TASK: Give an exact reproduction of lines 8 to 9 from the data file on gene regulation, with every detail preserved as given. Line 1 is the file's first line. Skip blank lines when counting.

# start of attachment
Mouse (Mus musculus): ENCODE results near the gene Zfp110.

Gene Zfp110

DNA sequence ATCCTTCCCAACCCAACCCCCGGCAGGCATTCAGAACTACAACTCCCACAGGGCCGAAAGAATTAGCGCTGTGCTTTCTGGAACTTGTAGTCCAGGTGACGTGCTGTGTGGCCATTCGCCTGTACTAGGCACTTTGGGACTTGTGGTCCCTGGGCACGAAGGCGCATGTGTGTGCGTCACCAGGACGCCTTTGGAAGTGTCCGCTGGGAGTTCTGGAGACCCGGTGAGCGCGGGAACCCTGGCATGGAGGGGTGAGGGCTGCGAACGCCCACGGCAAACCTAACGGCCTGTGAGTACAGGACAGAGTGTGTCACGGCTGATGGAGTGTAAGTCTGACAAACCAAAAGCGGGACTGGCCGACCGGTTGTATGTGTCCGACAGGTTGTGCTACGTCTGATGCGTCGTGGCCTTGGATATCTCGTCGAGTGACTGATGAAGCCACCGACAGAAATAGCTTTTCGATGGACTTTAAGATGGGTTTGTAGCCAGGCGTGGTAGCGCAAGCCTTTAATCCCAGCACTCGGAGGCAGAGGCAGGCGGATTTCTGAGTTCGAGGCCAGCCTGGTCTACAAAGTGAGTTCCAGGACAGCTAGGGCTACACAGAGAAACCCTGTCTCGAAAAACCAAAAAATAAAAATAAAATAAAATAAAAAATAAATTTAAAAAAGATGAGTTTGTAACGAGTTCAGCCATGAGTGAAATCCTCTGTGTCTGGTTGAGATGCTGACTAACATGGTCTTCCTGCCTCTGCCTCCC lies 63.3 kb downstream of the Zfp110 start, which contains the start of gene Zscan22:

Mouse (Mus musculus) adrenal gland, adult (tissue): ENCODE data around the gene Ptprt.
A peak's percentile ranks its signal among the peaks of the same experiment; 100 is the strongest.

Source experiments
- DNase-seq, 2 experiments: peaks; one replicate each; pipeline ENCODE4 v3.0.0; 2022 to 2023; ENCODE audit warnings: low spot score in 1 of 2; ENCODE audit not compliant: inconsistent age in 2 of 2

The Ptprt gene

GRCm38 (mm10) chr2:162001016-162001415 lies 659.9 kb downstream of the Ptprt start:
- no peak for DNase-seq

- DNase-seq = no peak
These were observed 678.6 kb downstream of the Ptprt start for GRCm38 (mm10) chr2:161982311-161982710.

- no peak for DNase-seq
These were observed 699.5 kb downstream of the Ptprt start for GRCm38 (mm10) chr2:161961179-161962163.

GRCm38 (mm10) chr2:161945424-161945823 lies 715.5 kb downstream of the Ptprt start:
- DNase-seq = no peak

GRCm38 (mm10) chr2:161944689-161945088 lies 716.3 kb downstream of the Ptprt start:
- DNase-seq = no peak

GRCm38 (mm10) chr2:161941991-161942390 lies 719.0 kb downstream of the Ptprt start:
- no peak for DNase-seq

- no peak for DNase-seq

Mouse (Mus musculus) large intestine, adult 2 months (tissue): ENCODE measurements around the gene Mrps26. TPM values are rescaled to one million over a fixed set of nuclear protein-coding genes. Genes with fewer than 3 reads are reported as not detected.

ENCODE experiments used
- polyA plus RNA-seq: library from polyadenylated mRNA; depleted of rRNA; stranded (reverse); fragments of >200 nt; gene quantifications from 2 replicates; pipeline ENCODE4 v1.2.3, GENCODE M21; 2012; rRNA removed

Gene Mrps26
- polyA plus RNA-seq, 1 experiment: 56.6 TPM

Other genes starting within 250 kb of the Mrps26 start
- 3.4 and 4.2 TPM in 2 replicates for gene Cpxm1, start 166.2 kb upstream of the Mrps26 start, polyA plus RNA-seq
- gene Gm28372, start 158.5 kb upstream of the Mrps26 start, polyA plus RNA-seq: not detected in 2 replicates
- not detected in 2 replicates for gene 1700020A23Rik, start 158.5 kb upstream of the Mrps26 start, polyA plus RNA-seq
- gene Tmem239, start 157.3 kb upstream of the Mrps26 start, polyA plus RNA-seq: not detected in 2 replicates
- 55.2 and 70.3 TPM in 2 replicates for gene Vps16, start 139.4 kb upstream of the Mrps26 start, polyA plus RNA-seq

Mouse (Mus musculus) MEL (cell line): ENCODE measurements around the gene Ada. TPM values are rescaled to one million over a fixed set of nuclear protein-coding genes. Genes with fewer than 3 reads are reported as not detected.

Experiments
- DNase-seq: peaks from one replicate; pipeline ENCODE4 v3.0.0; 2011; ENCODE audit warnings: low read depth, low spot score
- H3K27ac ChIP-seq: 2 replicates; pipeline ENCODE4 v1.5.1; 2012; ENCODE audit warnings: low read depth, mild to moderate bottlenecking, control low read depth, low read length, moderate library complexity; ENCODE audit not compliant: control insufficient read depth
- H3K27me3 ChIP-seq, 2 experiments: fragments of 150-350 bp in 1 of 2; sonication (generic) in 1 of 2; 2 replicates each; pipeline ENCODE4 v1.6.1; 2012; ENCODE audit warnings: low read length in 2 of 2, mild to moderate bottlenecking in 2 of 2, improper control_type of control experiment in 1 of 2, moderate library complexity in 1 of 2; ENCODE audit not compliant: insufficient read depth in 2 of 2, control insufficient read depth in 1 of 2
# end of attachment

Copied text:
The Ptprt gene

GRCm38 (mm10) chr2:162001016-162001415 lies 659.9 kb downstream of the Ptprt start: